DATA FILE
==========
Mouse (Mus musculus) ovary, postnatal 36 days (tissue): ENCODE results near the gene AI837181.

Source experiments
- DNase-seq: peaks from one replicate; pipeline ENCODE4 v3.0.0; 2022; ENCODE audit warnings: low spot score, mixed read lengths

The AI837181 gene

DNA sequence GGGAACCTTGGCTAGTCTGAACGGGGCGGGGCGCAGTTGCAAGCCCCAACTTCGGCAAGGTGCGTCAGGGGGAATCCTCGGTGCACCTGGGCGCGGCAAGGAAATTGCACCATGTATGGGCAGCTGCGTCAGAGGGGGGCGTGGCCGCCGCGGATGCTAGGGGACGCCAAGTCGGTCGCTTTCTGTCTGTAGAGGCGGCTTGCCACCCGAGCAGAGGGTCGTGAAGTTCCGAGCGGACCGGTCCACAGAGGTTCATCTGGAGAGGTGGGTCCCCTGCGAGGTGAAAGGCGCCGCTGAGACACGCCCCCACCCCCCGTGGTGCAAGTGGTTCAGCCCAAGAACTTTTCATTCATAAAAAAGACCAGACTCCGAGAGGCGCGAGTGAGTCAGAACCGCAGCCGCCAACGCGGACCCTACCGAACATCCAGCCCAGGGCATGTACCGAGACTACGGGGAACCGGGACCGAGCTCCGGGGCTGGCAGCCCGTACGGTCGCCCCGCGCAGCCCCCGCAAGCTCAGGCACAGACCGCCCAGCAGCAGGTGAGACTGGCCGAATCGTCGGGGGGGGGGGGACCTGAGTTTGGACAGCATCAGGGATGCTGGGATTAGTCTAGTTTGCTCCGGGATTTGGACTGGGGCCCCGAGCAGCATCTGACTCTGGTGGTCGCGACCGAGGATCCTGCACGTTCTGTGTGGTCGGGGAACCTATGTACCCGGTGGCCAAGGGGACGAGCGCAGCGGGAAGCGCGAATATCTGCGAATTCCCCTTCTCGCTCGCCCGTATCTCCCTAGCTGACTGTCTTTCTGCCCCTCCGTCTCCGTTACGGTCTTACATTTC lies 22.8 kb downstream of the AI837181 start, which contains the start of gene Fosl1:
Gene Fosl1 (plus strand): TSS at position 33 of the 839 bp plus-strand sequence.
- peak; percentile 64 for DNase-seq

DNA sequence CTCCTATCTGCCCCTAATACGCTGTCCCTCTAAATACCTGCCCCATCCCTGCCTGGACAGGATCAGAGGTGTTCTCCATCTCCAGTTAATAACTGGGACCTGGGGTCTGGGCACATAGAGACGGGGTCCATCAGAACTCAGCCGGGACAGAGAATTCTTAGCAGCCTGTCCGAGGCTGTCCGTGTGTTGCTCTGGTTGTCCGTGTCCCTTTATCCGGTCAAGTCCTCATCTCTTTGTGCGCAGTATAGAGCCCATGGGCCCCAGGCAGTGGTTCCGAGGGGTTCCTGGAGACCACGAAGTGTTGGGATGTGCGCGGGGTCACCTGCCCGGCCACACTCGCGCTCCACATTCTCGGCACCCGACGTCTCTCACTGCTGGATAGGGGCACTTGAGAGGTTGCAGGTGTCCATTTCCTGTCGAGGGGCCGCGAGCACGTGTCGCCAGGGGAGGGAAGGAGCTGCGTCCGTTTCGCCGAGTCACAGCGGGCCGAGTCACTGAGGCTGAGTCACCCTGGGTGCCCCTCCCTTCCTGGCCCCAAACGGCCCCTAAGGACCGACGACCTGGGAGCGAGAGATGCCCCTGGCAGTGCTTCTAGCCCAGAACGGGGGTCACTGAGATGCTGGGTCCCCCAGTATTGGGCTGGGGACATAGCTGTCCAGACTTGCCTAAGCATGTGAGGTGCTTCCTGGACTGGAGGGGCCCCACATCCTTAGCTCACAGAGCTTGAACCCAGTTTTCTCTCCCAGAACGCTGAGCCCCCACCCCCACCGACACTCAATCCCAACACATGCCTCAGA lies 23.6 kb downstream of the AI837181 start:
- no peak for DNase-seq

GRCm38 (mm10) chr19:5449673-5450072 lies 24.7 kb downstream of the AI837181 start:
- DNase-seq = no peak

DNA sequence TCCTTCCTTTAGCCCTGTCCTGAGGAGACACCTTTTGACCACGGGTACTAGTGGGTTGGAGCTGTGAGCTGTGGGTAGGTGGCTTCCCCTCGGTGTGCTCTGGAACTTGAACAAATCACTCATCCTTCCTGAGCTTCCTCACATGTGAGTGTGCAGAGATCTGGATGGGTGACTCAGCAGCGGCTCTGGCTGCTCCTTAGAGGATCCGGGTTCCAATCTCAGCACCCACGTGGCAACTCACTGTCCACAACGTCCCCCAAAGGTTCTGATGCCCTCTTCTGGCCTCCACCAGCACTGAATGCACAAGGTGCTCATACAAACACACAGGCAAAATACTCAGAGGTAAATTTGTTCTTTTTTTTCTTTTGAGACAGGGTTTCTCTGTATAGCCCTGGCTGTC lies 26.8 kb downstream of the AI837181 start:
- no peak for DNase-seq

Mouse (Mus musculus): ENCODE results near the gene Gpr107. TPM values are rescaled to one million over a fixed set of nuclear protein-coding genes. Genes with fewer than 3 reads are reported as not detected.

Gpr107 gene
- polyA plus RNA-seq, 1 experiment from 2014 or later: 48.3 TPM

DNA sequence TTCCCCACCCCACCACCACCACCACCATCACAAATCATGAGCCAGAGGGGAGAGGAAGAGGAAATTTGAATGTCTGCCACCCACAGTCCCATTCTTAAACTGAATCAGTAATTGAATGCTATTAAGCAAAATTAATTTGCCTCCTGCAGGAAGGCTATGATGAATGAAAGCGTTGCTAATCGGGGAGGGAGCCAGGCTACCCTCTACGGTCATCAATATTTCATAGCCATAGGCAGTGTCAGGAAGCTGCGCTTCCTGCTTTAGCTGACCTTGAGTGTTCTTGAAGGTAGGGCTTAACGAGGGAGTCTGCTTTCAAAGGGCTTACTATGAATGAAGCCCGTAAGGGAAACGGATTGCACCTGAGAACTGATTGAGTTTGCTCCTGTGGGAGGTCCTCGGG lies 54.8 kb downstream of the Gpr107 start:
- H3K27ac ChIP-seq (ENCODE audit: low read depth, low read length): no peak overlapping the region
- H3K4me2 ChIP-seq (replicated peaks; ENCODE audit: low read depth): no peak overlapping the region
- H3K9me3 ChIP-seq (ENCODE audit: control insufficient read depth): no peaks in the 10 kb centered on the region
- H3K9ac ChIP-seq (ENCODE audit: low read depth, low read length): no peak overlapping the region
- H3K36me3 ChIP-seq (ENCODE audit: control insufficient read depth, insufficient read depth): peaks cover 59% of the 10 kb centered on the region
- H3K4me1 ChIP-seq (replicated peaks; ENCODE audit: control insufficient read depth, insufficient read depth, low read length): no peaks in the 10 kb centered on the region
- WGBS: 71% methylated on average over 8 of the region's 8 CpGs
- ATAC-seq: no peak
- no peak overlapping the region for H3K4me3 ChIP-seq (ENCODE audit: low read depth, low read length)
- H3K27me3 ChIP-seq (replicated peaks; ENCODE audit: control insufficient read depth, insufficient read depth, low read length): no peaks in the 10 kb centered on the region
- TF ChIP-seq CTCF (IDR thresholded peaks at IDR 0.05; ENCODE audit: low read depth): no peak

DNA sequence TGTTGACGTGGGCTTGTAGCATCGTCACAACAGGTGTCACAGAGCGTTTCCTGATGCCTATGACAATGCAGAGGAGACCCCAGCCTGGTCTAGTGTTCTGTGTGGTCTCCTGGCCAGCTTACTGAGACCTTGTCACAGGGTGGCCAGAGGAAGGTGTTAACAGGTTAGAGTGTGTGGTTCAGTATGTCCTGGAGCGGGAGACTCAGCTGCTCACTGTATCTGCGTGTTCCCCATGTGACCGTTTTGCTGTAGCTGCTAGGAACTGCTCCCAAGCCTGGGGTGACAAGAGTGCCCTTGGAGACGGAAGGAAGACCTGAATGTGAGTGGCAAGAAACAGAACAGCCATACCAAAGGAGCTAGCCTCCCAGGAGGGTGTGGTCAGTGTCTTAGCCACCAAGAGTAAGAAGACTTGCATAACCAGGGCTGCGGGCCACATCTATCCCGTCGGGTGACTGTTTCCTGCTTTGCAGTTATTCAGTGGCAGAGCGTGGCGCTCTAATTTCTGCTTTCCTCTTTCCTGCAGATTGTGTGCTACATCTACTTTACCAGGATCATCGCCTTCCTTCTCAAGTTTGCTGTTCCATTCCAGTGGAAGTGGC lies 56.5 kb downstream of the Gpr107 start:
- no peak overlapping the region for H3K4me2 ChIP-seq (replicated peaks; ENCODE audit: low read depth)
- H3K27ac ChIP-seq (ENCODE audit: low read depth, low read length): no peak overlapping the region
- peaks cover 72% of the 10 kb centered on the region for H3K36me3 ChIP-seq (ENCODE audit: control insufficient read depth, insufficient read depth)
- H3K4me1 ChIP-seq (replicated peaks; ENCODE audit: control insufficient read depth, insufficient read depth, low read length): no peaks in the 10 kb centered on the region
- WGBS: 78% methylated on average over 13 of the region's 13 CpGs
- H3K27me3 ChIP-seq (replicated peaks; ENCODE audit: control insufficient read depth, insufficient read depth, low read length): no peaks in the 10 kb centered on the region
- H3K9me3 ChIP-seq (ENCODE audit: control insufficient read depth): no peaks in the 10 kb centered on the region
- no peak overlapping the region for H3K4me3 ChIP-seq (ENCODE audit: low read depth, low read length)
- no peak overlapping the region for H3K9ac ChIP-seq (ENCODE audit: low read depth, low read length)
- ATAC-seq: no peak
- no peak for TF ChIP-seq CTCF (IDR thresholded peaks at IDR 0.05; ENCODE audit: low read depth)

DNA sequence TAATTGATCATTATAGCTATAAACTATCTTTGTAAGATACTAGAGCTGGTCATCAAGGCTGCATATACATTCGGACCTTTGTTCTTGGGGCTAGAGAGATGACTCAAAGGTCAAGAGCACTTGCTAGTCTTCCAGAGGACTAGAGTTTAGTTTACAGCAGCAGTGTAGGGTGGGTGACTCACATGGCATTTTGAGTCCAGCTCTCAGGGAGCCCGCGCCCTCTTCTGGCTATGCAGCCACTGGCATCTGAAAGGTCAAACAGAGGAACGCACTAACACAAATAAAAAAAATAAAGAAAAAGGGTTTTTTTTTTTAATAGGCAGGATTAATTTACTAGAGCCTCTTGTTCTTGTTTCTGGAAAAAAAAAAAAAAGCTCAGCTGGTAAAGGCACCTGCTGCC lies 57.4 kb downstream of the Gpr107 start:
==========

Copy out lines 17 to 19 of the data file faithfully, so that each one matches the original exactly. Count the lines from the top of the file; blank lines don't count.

DNA sequence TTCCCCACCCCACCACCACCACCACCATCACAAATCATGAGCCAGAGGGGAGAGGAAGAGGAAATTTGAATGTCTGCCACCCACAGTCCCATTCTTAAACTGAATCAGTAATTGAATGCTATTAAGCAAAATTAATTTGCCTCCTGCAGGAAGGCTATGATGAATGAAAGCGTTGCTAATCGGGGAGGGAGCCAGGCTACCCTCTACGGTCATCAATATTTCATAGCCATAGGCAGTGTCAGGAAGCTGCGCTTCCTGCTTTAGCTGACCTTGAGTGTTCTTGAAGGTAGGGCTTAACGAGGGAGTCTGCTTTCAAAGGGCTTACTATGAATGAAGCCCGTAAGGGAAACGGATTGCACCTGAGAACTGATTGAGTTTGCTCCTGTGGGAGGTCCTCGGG lies 54.8 kb downstream of the Gpr107 start:
- H3K27ac ChIP-seq (ENCODE audit: low read depth, low read length): no peak overlapping the region
- H3K4me2 ChIP-seq (replicated peaks; ENCODE audit: low read depth): no peak overlapping the region